The State invites us to abandon the Wistrand rule in this case, arguing that one's admission of his age is an inherently reliable statement and is therefore admissible to establish corpus delicti without corroboration. The purpose of the corroboration rule, argues the State, is to provide some indication that the confession or admission is reliable and where there is no question of reliability, as in this case where a defendant has stated his date of birth, the rule is inapplicable. Alternatively, the State argues that if corroboration is necessary, there is sufficient corroborating evidence in the record. We note that defendant's statement of his age is corroborated by his testimony at a February 26, 1980, bail hearing and by the booking record, neither of which, however, was before the jury.

The State's argument as to the strength of the "corroborative" testimony is somewhat overdone. While corroborative evidence need not establish corpus delicti beyond a reasonable doubt (People v. Willingham (1982), 89 Ill.2d 352, 359; People v. Perfecto (1962), 26 Ill.2d 228, 229), it must be more probative than that offered here. The strongest evidence that the State suggests corroborates defendant's age is his prior conviction of misdemeanor theft, which was offered to impeach his credibility. However, this conviction was obtained several months after the period in which the indictment alleged that the crimes occurred. It is not probative of defendant's age during the period for which he was indicted. Nor are references in the record to defendant as "Mr. Dalton," "this young man," or "an adult compared to other witnesses" particularly helpful to the State.

However, we believe there is merit in the State's argument that the rule of Wistrand and Rogers should be modified insofar as it holds that age is subject to the corroboration requirement. Rather than abandon the rule entirely, we would have been inclined in those cases to hold simply that the jury's observation of defendants was sufficient corroboration. However, unlike the defendants in Wistrand and Rogers, who were considerably over the statutory age, defendant Dalton was 20 years old at the time of trial and sufficiently close to the statutory age that we think observation could be unreliable. Our conclusion is that age, while perhaps technically an element of the corpus delicti of indecent liberties, is not subject to the same infirmities when admitted to by a defendant as are more subjective admissions. Consequently, we do not believe that the purpose of the corroboration rule would be served by applying it in these circumstances.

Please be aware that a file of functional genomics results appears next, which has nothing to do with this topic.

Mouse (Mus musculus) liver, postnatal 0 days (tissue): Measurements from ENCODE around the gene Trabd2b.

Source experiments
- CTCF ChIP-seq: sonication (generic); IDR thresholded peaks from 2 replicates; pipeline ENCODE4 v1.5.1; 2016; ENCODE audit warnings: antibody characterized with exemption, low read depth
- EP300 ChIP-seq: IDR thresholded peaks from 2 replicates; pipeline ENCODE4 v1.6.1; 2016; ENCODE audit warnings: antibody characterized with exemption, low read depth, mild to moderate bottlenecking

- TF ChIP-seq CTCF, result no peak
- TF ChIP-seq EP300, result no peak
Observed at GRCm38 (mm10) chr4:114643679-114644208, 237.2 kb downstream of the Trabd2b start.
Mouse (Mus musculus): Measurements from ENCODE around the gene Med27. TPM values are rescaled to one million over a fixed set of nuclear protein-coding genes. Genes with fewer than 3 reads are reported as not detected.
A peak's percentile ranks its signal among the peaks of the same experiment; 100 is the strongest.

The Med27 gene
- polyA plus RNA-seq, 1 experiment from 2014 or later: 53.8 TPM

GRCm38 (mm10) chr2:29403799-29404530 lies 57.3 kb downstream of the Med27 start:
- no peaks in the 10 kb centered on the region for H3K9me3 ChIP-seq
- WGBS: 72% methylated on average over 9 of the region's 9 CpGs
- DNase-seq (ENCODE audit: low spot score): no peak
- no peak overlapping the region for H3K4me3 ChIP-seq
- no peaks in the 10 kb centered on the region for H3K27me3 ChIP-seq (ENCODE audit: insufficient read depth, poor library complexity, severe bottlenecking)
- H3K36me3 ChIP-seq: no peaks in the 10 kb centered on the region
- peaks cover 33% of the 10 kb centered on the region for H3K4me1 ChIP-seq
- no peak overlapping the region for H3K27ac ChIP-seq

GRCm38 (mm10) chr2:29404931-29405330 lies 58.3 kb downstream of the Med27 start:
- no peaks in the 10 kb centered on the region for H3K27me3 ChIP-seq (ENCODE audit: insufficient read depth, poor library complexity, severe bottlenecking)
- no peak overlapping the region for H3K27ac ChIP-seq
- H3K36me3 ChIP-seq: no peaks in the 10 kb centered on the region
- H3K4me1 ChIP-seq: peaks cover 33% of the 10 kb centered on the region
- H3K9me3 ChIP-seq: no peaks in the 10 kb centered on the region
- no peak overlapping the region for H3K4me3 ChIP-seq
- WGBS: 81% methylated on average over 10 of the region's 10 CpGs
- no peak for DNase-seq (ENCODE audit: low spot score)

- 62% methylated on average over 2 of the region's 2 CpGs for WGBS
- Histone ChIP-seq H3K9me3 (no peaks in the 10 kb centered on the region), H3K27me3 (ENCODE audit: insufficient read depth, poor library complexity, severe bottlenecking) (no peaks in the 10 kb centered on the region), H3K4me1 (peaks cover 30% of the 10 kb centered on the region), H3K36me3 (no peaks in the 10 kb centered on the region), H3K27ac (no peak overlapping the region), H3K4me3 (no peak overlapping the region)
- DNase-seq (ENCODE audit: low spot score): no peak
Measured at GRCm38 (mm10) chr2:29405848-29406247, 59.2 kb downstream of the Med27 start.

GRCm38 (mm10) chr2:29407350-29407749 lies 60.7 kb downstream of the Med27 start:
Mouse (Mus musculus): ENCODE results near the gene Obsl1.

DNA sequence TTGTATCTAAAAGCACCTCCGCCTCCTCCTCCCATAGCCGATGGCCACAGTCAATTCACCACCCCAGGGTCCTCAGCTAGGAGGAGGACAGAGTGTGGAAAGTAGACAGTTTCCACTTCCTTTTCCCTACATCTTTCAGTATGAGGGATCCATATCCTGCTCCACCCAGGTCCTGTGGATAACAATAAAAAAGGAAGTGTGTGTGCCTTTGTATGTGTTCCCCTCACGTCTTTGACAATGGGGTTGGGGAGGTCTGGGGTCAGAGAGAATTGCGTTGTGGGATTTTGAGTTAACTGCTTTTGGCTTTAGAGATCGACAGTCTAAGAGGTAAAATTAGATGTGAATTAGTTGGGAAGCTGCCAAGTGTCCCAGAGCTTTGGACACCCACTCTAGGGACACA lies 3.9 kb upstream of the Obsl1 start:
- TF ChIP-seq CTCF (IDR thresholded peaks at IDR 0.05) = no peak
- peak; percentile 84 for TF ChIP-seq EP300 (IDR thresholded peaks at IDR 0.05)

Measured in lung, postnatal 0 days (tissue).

The corroboration rule requires that the corpus delicti be proved by some evidence aliunde admission of a defendant. Proof of corpus delicti requires both proof of injury or loss, as well as proof of criminal agency. (7 Wigmore, Evidence sec. 2072 (rev. ed. 1978); McCormick, Evidence sec. 158, at 347 (2d ed. 1972).) The corroboration rule was the result of an historical mistrust of extra-judicial confessions. Two reasons for this mistrust have commonly been cited: confessions are unreliable if coerced; and, for various psychological reasons persons "confess" to crimes that either have never occurred or for which they are not legally responsible. (See generally 7 Wigmore, Evidence secs. 2070 through 2072 (rev. ed. 1978); McCormick, Evidence sec. 158 (2d ed. 1972); Developments in the Law — Confessions, 79 Harv. L. Rev. 938, 1072-84 (1966); Note, Proof of the Corpus Delicti Aliunde: the Defendant's Confession, 103 U. Pa. L. Rev. 638 (1955); see also Smith v. United States (1954), 348 U.S. 147, 99 L.Ed. 192, 75 S.Ct. 194.) Although the rule has been criticized and its elimination urged (7 Wigmore sec. 2070, at 510 (rev. ed 1978); Developments in the Law — Confessions, 79 Harv. L. Rev. 938, 1084; Daeche v. United States (2d Cir. 1918), 250 F. 566, 571 (opinion by Judge Learned Hand)), we remain unconvinced that it should be completely abandoned (People v. Willingham (1982), 89 Ill.2d 352, 358-59).

However, where the rule may serve to guard against a possible miscarriage of justice in the instance of a forced confession or a "confession" to a crime that has not been committed, it does not appear to us that this purpose is served by requiring corroboration of a defendant's admission of his age given in circumstances arousing no doubt of its reliability. An admission of one's birth date is not subject to the peculiar perceptions or recollections of a defendant who is under the psychological pressures of an arrest or indictment. (See Smith v. United States (1954), 348 U.S. 147, 153, 99 L.Ed. 192, 198-99, 75 S.Ct. 194, 197.) It appears to be inherently more reliable than a statement of what one did, or saw, or heard, or thought because it is a statement of an immutable characteristic. In this regard it is much more similar to personal characteristics such as fingerprints, handwriting, blood type or voice pattern. Unlike these latter characteristics, which might tend to prove an element of a crime, in this case, the characteristic itself, without more, is an element of the crime. We do not believe that this distinction requires application of the corroboration rule. Accordingly we hold that the statement was admissible without corroboration. Our holdings in Wistrand and Rogers, to the extent that they are contrary to this opinion, are overruled.

Defendant raises two other grounds for reversal which were presented to, but not considered by, the appellate court. Since they have been briefed here by both the defendant and the State, in the ...